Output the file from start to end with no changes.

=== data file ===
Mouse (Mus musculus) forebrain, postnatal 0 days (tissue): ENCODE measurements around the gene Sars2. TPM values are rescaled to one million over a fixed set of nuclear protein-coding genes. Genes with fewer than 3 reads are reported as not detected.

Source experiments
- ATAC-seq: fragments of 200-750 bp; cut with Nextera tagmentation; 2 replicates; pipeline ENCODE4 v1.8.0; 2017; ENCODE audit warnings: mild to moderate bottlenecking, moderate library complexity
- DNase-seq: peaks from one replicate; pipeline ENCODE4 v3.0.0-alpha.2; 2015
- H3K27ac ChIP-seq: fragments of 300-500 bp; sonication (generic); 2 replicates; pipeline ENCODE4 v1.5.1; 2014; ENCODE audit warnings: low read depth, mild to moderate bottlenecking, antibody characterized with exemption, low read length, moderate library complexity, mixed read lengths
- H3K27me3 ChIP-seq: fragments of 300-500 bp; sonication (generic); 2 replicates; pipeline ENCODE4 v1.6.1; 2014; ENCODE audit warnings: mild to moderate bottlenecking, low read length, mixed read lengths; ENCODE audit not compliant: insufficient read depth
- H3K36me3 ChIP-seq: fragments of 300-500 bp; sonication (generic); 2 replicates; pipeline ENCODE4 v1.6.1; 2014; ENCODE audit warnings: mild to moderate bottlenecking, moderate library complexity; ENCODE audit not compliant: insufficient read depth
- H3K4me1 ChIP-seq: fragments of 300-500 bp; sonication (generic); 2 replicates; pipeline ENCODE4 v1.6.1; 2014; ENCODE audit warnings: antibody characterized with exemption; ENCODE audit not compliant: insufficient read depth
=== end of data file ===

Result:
Mouse (Mus musculus) forebrain, postnatal 0 days (tissue): ENCODE measurements around the gene Sars2. TPM values are rescaled to one million over a fixed set of nuclear protein-coding genes. Genes with fewer than 3 reads are reported as not detected.

Source experiments
- ATAC-seq: fragments of 200-750 bp; cut with Nextera tagmentation; 2 replicates; pipeline ENCODE4 v1.8.0; 2017; ENCODE audit warnings: mild to moderate bottlenecking, moderate library complexity
- DNase-seq: peaks from one replicate; pipeline ENCODE4 v3.0.0-alpha.2; 2015
- H3K27ac ChIP-seq: fragments of 300-500 bp; sonication (generic); 2 replicates; pipeline ENCODE4 v1.5.1; 2014; ENCODE audit warnings: low read depth, mild to moderate bottlenecking, antibody characterized with exemption, low read length, moderate library complexity, mixed read lengths
- H3K27me3 ChIP-seq: fragments of 300-500 bp; sonication (generic); 2 replicates; pipeline ENCODE4 v1.6.1; 2014; ENCODE audit warnings: mild to moderate bottlenecking, low read length, mixed read lengths; ENCODE audit not compliant: insufficient read depth
- H3K36me3 ChIP-seq: fragments of 300-500 bp; sonication (generic); 2 replicates; pipeline ENCODE4 v1.6.1; 2014; ENCODE audit warnings: mild to moderate bottlenecking, moderate library complexity; ENCODE audit not compliant: insufficient read depth
- H3K4me1 ChIP-seq: fragments of 300-500 bp; sonication (generic); 2 replicates; pipeline ENCODE4 v1.6.1; 2014; ENCODE audit warnings: antibody characterized with exemption; ENCODE audit not compliant: insufficient read depth